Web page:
- Cut a hole in the back for the power cable and place it over the unit.
Be aware that the holes will need to be big enough for it to operate properly. If your cooler has a fan on the front, the hole should be at least the same size.
If your unit has some kind of exhaust tube then it’ll be much easier for you to direct the air outlet. Simply cut a hole for this and feed it through.
Obviously the bigger the holes, the less noise will be blocked. But it’s important to find the right balance between noise reduction and proper function. This’ll depend on the size and design of your cooler.
4. Run the cooler on a lower setting
It might sound obvious, but the more work the motor does, the louder it’ll be.
If you’re concerned about insulating the unit too much then the next best option is to just run it on a lower setting.
The cooler’s fan-only setting will be the quietest because it won’t be operating the pump or cooling system.
Also, if it has an oscillating feature (where it swivels in different directions), turning this off will reduce noise levels even more.
This isn’t the best option for reducing overall noise levels but does save you from having to buy any new products.
5. Keep the cooler away from walls
Walls are great surfaces for reflecting sound waves. The harder and smoother a wall, the more effective it is at reflecting.
The same is true for corners. A 90-degree angle creates multiple reflection points for a sound wave, which can lead to echo or reverberation.
Getting around this is simple: don’t place your evaporative cooler near a wall or corner.
I’d recommend keeping it at least 3ft away from walls, but the further into the middle of the room it sits, the better.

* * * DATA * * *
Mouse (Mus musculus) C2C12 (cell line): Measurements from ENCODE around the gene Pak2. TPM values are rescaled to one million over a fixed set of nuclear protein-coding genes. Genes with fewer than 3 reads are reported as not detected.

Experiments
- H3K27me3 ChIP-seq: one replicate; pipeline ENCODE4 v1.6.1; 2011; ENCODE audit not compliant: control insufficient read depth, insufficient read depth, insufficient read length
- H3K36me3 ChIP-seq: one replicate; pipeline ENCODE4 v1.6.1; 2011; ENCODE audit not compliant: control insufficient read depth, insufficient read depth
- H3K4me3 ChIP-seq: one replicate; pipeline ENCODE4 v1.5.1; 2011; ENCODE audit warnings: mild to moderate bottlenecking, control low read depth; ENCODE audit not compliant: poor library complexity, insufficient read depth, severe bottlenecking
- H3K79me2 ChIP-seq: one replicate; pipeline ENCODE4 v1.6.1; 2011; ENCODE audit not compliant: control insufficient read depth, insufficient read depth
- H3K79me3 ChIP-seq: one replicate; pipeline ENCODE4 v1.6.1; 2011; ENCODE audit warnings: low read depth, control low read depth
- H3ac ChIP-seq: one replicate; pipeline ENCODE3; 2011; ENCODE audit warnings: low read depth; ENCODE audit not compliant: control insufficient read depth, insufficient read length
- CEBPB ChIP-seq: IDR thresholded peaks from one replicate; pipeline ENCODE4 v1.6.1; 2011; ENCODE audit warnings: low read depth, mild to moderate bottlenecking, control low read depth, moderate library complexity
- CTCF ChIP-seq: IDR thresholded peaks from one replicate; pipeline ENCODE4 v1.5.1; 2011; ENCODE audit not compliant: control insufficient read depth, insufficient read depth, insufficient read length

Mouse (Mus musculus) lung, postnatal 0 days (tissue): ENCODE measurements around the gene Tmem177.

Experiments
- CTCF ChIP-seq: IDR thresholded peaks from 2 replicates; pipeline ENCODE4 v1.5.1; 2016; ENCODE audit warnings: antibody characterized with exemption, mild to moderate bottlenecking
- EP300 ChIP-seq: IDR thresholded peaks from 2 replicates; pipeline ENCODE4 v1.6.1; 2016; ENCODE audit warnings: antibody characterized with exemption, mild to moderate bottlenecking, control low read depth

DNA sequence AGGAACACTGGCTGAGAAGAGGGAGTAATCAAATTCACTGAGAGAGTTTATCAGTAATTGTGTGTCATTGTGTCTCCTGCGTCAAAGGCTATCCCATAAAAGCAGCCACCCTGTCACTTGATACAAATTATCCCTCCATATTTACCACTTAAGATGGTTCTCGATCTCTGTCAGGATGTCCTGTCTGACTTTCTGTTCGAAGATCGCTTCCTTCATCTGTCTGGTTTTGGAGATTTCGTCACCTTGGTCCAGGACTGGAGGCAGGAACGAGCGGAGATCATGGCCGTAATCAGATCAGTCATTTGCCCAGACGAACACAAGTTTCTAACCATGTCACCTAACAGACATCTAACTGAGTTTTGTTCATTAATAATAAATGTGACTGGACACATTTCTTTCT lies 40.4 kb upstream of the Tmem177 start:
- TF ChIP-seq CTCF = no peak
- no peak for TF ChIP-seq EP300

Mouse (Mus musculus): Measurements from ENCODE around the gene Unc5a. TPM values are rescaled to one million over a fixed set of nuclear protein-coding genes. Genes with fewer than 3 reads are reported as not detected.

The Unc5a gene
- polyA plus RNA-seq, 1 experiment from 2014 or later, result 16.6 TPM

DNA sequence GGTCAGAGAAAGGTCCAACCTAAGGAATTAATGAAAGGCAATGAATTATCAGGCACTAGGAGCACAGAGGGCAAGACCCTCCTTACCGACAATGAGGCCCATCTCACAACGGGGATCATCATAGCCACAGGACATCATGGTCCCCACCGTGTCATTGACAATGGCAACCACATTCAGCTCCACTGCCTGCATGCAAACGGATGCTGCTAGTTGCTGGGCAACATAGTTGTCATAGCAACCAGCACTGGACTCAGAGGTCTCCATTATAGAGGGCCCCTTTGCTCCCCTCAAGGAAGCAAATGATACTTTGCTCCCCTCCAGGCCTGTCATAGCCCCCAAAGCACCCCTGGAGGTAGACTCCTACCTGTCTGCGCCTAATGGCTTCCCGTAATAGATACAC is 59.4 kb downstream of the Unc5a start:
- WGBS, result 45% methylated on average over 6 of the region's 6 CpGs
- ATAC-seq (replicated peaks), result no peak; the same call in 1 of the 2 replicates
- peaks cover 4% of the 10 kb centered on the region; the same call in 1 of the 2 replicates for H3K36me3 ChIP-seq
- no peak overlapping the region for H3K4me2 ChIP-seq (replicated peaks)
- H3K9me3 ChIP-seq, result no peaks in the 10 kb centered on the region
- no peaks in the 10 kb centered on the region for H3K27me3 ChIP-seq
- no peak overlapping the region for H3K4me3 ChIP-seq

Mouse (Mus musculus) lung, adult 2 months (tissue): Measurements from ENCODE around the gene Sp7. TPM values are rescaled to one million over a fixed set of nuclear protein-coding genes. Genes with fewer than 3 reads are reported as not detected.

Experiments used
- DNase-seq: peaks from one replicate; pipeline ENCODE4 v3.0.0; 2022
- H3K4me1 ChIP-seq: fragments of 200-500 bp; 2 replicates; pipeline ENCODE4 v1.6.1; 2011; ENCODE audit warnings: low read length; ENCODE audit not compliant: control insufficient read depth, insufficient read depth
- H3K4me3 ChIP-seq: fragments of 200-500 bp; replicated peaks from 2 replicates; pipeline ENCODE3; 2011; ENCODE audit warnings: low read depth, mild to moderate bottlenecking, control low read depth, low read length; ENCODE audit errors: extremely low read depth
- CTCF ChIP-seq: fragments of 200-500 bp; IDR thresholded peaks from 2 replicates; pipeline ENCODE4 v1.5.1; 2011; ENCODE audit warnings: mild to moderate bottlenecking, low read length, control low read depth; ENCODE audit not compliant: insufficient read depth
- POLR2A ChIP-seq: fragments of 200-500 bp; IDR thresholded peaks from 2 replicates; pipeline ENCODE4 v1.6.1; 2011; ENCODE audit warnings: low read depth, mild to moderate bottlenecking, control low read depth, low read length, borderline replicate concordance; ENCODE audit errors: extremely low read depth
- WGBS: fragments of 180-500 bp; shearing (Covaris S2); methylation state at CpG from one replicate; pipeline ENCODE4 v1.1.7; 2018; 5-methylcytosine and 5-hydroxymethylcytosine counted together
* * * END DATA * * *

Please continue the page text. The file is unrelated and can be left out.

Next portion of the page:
If this isn’t possible, fixing some sound absorbing materials to the wall should reduce the issue. Acoustic foam will do this job well.
6. Buy a higher end unit
As with almost any mechanical device, cheaper models will usually make more noise. Whether it’s poorer connections or cheaper parts, they’re simply not designed as well.
A general rule is that higher end models are designed better using better parts. A more expensive evaporative cooler (Amazon link) should run quieter and more efficiently than a cheaper one.
Of course, not everyone has the money to spend on an expensive unit. But if it’s something you use a lot, and you’re not content with the noise reduction levels of your current unit, this might be the best option.
Some Final Thoughts
I hope this article has given you some useful tips for reducing evaporative cooler noise.
Remember you need to balance insulation against airflow and heat dissipation otherwise the cooler might stop working.
Providing you do this, it shouldn’t be too hard to drastically reduce its noise levels.